More from Michigan Gov. Rick Snyder on film incentives, MEDC, social media, Detroit
Gov. Rick Snyder delivers his first State of the State address Wednesday in Lansing. The Republican is expected to deliver more details on how he plans to advance his political agenda, including ways to eliminate Michigan's chronic budget deficit.
Snyder told AnnArbor.com in an interview published Sunday that he plans to focus his efforts to cut state employee costs mostly on benefits and that he plans to push for education reform in the first half of the year.
Lon Horwedel | AnnArbor.com
AnnArbor.com: You recruited Mike Finney to lead the Michigan Economic Development Corp.. What changes do you think we’ll start to see at MEDC as Mike takes the reins there?
Snyder: Mike’s got such a fabulous track record, and as people in our community know, he’s done such a great job with economic development.
I’m excited to get that leadership up in Lansing, because it’s an opportunity to take a lot of the wonderful things at SPARK - such as the talent networking, some of the more innovative things on how to do business acceleration - all those features that hopefully now we can take statewide.
We’ll still want the regional people to do the work. I want Ann Arbor SPARK to be very successful.
But the MEDC can be a great clearinghouse, a best practice center and a coordinator between the various regions of our state, and we can all learn from one another.
AnnArbor.com: The film credits in particular have been very polarizing. But a recent poll showed people do tend to like them. When Christopher Nolan says he’s going to consider filming The Dark Knight sequel in Detroit, people get excited, and it makes it harder to pull the incentives away. Are you concerned that the film credits are here to stay? You’ve said we should consider changing something there.
Snyder: We will have a dialogue with people in the film industry to be more financially efficient. If it was simply out-of-state people, it would be a different story.
But we have people that have made investments and built studios and done things like that. I want to give them an opportunity to succeed given the capital investments they’ve made.
But I believe there should be opportunities to be more efficient than we are today on how we manage that program.
AnnArbor.com: You’ve always wanted to revitalize Michigan’s culture and encourage people to be positive and entrepreneurial. How do you expect to approach that?
Snyder: By doing things. It’s to continue the communication we’ve done. One thing I’m happy with is we actually helped raise people’s expectations to be more positive through the course of the campaign and the transition.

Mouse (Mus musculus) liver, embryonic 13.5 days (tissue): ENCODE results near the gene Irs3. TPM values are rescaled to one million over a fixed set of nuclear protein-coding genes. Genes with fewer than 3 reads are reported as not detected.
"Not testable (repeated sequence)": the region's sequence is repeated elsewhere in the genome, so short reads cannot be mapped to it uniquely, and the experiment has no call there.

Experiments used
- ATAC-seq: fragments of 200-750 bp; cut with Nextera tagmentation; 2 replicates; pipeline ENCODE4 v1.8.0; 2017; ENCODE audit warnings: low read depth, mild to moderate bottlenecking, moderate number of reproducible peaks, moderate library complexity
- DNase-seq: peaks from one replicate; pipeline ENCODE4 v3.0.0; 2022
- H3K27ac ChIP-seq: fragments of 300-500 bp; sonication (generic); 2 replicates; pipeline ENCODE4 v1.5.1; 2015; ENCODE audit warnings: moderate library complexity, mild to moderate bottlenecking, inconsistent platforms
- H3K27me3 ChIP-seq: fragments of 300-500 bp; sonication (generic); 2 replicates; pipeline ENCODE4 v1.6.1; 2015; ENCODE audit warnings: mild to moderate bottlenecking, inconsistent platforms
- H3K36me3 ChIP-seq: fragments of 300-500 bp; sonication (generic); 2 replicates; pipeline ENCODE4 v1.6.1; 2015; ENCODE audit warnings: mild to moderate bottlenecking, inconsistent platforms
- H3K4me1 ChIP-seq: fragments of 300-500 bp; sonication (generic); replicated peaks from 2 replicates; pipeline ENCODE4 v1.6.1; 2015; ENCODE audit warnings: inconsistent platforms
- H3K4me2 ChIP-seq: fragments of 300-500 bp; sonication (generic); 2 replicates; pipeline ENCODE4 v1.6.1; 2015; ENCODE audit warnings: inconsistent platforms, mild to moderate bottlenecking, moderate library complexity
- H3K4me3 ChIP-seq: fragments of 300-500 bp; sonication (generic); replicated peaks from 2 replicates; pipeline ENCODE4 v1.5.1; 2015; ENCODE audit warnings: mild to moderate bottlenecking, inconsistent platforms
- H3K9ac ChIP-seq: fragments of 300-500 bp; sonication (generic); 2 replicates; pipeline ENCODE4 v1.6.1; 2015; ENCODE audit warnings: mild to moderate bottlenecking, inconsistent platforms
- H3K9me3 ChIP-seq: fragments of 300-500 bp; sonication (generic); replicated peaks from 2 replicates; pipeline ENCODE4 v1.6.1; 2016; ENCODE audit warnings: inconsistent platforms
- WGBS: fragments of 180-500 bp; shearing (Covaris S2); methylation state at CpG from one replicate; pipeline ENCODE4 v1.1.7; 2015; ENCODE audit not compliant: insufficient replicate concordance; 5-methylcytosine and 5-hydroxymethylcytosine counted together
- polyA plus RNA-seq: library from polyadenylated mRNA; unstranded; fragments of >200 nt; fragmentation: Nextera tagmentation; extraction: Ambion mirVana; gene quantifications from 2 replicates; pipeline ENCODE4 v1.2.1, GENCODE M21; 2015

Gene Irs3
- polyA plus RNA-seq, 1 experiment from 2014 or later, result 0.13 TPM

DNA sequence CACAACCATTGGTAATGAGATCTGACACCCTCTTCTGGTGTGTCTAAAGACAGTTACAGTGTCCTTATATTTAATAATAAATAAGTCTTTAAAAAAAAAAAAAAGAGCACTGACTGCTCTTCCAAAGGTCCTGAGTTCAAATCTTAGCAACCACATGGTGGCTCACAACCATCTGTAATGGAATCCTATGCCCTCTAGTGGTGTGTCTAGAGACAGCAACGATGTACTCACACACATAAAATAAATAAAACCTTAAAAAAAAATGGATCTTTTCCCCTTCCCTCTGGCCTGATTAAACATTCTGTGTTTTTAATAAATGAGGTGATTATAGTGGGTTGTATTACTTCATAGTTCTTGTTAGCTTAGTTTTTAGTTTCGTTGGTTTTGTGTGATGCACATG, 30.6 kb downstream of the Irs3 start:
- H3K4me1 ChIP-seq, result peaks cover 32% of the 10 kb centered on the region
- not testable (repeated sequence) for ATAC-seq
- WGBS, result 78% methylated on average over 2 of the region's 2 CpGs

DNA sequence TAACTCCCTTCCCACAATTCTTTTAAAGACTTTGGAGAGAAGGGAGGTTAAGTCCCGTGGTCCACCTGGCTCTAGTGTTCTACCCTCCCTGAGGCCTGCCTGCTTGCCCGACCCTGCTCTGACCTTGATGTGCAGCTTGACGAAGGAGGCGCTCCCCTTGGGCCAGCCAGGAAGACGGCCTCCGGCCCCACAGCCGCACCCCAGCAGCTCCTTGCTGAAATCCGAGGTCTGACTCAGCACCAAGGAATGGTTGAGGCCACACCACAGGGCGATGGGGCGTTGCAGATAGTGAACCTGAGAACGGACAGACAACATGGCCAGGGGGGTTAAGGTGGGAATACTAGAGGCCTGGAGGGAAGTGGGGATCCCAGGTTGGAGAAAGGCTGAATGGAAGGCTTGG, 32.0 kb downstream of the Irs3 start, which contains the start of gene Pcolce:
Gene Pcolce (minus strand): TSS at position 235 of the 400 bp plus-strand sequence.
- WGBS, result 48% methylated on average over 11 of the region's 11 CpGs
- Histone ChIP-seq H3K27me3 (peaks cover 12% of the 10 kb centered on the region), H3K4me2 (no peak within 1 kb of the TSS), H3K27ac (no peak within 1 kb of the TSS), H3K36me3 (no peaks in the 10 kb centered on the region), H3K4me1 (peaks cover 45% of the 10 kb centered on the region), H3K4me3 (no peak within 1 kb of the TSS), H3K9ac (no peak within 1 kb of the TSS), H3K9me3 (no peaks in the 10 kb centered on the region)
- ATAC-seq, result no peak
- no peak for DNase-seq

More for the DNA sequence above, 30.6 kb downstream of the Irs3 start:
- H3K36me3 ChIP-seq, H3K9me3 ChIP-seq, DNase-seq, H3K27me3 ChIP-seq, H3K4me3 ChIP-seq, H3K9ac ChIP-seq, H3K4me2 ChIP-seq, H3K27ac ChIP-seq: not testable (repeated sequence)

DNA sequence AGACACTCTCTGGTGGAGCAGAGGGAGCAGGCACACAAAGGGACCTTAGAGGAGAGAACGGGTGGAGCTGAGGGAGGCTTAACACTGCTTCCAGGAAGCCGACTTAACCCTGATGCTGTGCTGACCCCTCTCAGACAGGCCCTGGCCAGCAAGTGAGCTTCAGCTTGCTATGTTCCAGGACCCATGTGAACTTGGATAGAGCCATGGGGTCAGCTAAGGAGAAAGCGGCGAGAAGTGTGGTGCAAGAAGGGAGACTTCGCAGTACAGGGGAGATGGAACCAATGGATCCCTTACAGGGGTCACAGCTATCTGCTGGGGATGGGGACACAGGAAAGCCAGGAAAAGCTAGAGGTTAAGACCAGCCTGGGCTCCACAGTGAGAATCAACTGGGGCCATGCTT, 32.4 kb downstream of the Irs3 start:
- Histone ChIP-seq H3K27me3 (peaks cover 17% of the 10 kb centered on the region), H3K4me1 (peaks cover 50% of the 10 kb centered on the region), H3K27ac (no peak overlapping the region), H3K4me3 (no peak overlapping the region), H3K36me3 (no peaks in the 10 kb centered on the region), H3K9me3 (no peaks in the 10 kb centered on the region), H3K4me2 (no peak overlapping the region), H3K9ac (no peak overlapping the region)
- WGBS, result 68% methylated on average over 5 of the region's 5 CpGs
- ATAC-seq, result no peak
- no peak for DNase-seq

Now I want to help deliver results to go along with that. The real key is not just what you talk about, but what you do. So I want to keep a good alignment between what we say and what we do.
By hopefully being a good role model in terms of state government overall, we can help get people fired up. This is the time, let’s go. The response has been great so far and we’re just going to stay on the gas. I call it relentless, positive action.
AnnArbor.com: The city of Detroit is obviously such a monumental challenge. Can we see some real change there during your first term? Or is it just too big of a challenge to make changes that quickly?
Snyder: No, we’ll see major changes in the next four years. We need to. And it’s important for the people of the city of Detroit and our entire state.
What I would say - and I always like to remind people - my role as governor is not to run the city of Detroit but to work in a collaborative fashion and be the best partner with Mayor (Dave) Bing and the city of Detroit.
And I think they’ve got a good attitude. It’s more a question of: We’re building a good relationship, how we can jump into this and support him in doing a lot of the things that need to be done to make them successful?
AnnArbor.com: You used social media really well during your campaign. How do you expect to use it during your governorship?
Snyder: We need to ramp that back up. With the transition, we got behind there. We’re going to use social media much like we did in the campaign as a good communications vehicle and hopefully continue to expand it.
It’s an evolving thing. It’s an exciting way to communicate with people, and people really enjoy it. We’re going to get out there and use social media as much as possible once we get through this startup phase.
I want to get the State of the State and the budget out there first, but we can spread that message with some social media stuff.
AnnArbor.com: So you’re saying budget is the priority over Twitter.
Snyder: I would say so yeah. Right now I would clearly go with that one. (laughs)